|Warhammer: Invasion The Card Game | Published 06 November 2009|
Welcome to the first “card of the week” for the Warhammer: Invasion The Card Game, in which we’ll be taking a close look at a different card each and every week. I’m sure that over the course of its lifetime this column will take many different angles. One week, we might present a strategy article that looks at different ways to take advantage of a card, other times we might discuss how to play against a card. Occasionally we’ll introduce and spoil new cards from upcoming sets, and sometimes we might just have an interesting story about the birth of a card... so be sure to check back each week! I’ve been invited to kick things off by discussing my favorite card in the Core Set, the Empire Pistoliers.
With somewhat innocuous stats (2 cost, 2 hit points, and a single power), this faction-defining card is all about its ability. When lead designer Eric Lang first turned in the design file, I fell in love with these guys upon the realization that they were the only card in the set that could single-handedly defend all 3 of your zones. Just make sure to wait until your opponent declares the attack before sending in the reinforcements!
From that point of departure, I found the value of amplifying the defensive reach of the Pistoliers, with cards like Knight Training and the Organ Gun. Knight Training in particular works especially well, moving a two power Pistoliers out of your Battlefield and into your Kingdom and then your Quest zone can really put you ahead in the resource race. It might be tempting to go full circle and attack as well, but be careful: once your opponent sees what you’re doing, the Pistoliers are going to be his primary target when he defends!
OK, that’s all pretty standard Pistoliers fare, and it wasn’t until I was in the midst of a test game against Eric that the final pieces of the Pistoliers pie pulled themselves together. I had a pretty nice set-up in my Kingdom with the City Gates and the Shrine to Taal, having built it up to 5 developments (and therefore extra power) that was growing every turn, when I drew into my Pistoliers. My first thought was to play them into my Kingdom or Quest zone: I was already collecting plenty of resources, what good would grabbing one more simply to move them back out accomplish? But then the combo dawned on me, and the Empire has never been the same. Since the power granted by the Shrine to Taal lasts until the end of the turn, the Pistoliers were the unit of choice for taking full advantage of the boost. Into my Kingdom they went, with an eye to survive until my following turn.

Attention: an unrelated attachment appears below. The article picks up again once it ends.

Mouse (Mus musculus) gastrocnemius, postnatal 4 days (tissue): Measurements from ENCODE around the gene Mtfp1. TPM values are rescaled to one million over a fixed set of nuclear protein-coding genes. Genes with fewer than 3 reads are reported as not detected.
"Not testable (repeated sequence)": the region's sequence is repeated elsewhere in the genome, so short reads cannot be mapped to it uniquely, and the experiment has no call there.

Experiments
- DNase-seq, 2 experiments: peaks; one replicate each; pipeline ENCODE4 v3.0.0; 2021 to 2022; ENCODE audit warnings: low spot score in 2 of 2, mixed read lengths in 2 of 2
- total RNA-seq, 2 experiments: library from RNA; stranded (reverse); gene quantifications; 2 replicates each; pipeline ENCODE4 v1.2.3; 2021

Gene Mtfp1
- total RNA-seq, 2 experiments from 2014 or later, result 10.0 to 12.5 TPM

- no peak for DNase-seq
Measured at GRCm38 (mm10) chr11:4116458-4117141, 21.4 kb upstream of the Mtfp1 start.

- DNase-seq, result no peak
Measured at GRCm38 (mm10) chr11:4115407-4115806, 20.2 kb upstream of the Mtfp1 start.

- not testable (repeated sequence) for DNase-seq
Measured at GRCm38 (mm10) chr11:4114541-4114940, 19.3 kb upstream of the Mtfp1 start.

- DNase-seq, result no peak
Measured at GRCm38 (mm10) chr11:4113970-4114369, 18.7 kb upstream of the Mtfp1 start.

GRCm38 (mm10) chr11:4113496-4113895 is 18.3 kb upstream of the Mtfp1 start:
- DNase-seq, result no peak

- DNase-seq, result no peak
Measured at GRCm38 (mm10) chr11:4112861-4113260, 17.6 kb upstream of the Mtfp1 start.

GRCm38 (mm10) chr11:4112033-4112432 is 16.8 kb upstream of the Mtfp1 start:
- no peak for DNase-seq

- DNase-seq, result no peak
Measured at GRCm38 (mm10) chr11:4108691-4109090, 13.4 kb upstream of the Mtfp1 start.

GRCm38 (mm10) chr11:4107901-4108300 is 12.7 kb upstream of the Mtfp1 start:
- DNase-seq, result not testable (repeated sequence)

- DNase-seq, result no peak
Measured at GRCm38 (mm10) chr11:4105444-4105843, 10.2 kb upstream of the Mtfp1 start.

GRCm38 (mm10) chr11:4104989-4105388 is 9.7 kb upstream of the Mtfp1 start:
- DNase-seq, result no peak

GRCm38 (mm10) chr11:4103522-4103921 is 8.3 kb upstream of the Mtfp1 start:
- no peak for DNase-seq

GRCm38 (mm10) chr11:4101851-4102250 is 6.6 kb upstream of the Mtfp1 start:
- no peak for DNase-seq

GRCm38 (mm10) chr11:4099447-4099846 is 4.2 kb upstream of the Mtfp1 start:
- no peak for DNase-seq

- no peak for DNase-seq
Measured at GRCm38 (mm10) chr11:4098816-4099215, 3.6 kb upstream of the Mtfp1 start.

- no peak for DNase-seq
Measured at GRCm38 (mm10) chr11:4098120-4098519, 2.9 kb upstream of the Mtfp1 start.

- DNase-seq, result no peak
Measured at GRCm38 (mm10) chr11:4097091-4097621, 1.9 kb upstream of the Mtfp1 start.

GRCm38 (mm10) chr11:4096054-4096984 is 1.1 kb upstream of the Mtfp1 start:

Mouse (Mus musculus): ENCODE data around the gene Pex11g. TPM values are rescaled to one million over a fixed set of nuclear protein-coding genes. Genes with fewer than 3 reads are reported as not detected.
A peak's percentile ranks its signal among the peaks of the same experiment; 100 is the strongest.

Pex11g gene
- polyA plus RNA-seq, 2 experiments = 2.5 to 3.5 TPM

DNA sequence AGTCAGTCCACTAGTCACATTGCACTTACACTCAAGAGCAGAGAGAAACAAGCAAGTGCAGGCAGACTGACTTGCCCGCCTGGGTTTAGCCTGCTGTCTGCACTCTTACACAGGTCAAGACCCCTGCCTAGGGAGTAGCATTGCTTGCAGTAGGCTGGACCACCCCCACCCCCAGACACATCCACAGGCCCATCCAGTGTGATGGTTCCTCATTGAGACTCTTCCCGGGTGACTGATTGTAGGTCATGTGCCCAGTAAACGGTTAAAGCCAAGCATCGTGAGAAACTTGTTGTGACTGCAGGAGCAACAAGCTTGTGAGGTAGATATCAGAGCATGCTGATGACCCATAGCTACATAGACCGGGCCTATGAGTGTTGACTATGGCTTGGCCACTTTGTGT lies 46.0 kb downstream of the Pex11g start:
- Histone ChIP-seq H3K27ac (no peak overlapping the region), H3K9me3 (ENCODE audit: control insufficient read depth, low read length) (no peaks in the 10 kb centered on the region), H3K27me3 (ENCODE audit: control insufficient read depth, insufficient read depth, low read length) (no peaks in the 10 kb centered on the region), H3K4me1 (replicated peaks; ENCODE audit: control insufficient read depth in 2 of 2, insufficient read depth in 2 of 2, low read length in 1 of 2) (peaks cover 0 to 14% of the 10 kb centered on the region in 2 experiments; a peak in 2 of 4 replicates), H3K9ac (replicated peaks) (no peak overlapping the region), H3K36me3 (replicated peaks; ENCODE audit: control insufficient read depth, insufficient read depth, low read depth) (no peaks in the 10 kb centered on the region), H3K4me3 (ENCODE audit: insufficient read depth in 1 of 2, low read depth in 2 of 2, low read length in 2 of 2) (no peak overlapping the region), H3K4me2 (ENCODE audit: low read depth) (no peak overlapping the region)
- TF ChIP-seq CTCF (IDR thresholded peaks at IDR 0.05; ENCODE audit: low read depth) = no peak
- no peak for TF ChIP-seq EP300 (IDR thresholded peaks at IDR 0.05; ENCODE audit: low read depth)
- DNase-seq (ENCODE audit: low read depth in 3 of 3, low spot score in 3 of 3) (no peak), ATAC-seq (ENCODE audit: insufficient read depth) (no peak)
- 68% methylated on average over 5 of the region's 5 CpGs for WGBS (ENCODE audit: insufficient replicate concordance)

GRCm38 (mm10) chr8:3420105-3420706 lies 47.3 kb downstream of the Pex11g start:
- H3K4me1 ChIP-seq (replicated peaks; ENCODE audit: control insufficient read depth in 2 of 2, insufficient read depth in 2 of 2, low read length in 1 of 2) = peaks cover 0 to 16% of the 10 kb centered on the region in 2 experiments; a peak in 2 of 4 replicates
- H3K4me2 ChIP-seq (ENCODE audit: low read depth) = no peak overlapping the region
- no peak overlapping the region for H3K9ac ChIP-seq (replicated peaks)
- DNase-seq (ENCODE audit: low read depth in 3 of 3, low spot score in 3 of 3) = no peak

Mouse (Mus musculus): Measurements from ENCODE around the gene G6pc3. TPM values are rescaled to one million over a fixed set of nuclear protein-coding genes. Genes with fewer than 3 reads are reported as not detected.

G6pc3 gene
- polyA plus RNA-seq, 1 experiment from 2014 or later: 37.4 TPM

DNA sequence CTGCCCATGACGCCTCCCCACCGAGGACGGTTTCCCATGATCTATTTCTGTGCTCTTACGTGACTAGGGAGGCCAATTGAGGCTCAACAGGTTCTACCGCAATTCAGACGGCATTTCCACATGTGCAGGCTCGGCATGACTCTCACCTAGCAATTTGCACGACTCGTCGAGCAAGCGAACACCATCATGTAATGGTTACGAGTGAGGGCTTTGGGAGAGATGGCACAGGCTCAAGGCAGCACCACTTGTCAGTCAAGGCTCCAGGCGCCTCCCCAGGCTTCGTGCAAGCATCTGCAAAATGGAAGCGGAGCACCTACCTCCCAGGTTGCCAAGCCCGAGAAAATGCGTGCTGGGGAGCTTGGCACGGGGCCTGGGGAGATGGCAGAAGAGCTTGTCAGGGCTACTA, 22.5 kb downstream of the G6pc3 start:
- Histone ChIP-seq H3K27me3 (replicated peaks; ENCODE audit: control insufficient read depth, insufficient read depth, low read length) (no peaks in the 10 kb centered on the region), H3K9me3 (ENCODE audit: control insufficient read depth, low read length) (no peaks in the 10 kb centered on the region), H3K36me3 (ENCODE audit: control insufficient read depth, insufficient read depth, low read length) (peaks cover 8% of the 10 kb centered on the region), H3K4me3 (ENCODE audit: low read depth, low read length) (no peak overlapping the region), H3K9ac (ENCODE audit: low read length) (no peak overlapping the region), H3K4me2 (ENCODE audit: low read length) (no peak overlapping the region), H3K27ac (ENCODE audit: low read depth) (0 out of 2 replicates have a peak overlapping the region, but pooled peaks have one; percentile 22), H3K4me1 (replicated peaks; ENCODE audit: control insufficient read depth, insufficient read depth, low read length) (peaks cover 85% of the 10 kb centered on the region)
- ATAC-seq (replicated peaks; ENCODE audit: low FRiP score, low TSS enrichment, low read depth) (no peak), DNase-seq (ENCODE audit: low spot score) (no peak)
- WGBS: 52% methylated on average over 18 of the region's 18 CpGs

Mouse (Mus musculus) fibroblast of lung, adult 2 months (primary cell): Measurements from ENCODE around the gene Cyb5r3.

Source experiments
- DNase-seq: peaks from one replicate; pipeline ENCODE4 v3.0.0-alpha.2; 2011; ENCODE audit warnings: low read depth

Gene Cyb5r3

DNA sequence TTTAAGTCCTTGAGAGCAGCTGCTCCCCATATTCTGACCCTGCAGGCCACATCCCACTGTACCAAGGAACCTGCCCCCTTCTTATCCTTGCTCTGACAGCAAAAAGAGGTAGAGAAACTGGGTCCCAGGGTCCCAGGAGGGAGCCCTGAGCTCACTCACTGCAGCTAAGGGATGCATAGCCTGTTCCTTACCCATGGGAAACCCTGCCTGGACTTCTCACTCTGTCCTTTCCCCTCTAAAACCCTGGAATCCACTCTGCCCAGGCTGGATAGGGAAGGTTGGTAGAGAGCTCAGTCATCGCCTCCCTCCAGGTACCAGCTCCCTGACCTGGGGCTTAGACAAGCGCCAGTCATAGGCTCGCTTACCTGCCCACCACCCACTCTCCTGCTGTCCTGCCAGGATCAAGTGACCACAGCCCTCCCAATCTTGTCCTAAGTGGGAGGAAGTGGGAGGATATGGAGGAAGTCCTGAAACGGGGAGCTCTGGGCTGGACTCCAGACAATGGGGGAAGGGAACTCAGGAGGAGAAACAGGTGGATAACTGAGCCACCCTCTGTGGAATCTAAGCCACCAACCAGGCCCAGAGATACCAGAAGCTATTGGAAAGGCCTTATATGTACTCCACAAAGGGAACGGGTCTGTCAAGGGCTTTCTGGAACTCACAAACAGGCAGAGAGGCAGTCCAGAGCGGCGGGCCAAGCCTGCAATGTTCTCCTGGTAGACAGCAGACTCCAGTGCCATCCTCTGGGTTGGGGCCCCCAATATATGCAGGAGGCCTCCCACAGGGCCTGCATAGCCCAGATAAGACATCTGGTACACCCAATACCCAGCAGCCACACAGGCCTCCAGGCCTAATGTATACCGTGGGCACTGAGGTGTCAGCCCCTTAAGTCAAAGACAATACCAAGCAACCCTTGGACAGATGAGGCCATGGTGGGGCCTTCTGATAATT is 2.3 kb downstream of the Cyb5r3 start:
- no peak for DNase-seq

That turn arrived, and the Pistoliers were still on the table. The City Gates added another development to my Kingdom, and the Shrine to Taal gave the Pistoliers an incredible 7 extra power. I counted a treasure horde of resources, and then moved the Pistoliers over to my Quest zone and drew a mittful of cards. Finally, the amped up Pistoliers joined the forces in my Battlefield, and provided the lift that was needed to break through and burn one of Eric’s zones. Spoilsport that he is, Eric killed them off by defending, but the damage was already done, and the Pistoliers had more than paid for themselves...
In closing, I would like to offer one word of caution on this unit. While they are a dynamic, flexible unit that can be useful in adjusting to the flow of the battle as it develops on the table, it can be a trap, especially early in the game, to move them around simply for the sake of moving them. The early game is almost entirely about development, and more often than not you are better off using your resources to get more cards into play than to aimlessly move your Pistoliers around the board. Only after you are developed should take full advantage of this unit’s mobility, and use it to put yourself in a position to win the game.
Join us next week as we look at another spotlight card from the Warhammer: Invasion The Card Game core set.
Warhammer: Invasion The Card Game is a card game by Eric M. Lang in which 2 players develop their kingdoms and lay waste to their foes. Each side is comprised of either the forces of Order -Dwarfs, High Elves, Empire- or the forces of Destruction -Orcs, Chaos, Dark Elves- as they seek to extend their empire to include the entire Old World.
I would play it in the battlefield, you won't need to worry about getting that unit killed as they are always another unit to step up and receive the blessing of Taal. With 5 developments 6 power on a unit every round is nothing to sneeze at. Until it gets burned down or a orc horde runs it over, or a dwarven sapper team demos it!
I like them a lot...
The mentioned "risk" is an actual risk...Someone puts them in the KZ and then move them around, ignroing the fact that the +1/-1 resource is just useless. :)
Much appreciated. I haven't played Empire yet - but may get the chance tomorrow at a game meet up in Seattle. So, this was a good read in preparation.
Excellent job guys, I definately will be looking forward to more of these.
I love this combo. It took me a while to convince myself that the Shrine and Gates belonged in the kingdom. Once I tackled that, I haven't gone back since.
Great article, thanks Nate. :)